If you plan to devote your life to fine art - painting, drawing, sculpture, and printmaking - be prepared for lots of public curiosity, but not much understanding. It takes real courage to become a fine artist. This is the toughest of all art careers.
The Fine Arts attract special kinds of people. Usually they are people who have rejected traditional career goals such a economic security and regular advancement through a structure. They are people who have opted for a different style of living, where personal exploration and self-discovery become the first priority. Although the market for fine art encompasses greater areas, a real market for the work is very limited, so it's important for us to point out that fine arts should not be a field one enters to "make money".
Some artists have been known to take special commercial assignments that might meet the needs of a magazine or newspaper. For others, teaching is an option. Most artists sell few pieces through personal or professional contacts. Galleries handle a limited number of artists. Few artists are selected to exhibit, although most galleries willingly look at slides of their work. For these few, any sales made by the gallery provide the income for the artist. The best galleries pay the artist a monthly stipend to help continue work. Fine artists who use film or video to make their personal statements have outlets in commercial theater, depending on the content of the film. Other resources open to the artist are various kinds of government and private grants such as: Fulbright Scholarships, National Council of the Arts Grants and Guggenheim Fellowships.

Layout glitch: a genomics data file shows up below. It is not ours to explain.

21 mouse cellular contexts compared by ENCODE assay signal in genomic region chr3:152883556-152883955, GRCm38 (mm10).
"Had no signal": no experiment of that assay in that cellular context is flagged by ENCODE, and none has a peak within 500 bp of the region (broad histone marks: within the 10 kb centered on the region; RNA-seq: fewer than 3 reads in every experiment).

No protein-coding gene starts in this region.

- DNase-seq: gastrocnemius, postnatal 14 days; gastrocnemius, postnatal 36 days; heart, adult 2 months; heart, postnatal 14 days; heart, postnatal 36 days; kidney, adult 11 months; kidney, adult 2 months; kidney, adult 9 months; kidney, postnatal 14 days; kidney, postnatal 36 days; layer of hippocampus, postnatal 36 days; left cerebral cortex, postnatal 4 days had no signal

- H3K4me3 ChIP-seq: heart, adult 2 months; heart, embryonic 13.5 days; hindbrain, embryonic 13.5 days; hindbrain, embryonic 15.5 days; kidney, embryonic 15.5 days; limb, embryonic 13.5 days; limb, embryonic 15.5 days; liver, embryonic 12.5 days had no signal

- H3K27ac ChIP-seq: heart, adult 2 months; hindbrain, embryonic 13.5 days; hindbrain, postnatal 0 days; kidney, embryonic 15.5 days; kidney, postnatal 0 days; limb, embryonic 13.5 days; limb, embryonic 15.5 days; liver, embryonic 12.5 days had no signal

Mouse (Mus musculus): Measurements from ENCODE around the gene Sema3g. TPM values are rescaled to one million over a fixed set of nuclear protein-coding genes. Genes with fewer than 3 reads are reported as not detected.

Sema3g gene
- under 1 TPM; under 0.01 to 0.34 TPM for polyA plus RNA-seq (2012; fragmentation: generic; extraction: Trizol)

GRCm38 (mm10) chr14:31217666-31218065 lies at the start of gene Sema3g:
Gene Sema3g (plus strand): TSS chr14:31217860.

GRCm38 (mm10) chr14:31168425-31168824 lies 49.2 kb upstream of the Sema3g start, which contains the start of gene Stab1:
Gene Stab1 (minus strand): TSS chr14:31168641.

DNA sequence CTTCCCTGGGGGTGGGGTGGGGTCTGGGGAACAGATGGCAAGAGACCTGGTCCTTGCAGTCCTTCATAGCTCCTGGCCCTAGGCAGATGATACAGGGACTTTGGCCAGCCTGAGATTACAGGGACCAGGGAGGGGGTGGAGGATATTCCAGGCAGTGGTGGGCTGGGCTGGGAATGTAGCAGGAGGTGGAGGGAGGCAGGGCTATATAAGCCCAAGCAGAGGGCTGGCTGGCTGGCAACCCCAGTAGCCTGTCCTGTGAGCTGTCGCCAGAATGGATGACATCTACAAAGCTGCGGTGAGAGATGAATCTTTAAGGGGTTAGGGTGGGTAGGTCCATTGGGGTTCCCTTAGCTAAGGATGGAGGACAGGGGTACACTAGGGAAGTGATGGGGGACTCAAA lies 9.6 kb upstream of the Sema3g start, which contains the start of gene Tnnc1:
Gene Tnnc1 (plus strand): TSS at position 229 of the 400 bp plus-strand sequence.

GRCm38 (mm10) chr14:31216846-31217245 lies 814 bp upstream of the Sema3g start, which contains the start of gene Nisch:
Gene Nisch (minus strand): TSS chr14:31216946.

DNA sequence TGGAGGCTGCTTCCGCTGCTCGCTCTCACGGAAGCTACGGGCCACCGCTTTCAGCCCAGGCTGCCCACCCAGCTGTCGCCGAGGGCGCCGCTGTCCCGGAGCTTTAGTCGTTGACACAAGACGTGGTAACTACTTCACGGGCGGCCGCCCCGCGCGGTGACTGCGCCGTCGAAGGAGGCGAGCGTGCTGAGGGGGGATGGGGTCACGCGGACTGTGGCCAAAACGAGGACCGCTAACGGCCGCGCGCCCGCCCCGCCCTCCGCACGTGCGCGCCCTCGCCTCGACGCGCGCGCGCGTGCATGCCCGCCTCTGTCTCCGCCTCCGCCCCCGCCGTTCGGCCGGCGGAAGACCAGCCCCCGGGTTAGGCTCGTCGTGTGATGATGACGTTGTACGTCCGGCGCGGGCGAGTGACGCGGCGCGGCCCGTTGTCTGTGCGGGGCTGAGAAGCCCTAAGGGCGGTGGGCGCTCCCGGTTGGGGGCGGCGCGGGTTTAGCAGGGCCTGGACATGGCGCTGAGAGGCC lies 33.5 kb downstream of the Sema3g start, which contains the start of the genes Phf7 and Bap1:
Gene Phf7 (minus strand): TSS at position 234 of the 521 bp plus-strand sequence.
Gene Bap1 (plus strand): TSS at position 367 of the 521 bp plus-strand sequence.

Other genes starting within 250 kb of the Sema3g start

If a student is interested in a career in the fine arts it would be wise to speak with an advisor in the colleges or art schools you might be considering. They may be able to work out a program that will best fit your personal needs, and give advice as to the best course of action.
Contributed by Barbara Labrosse - SUNY Oswego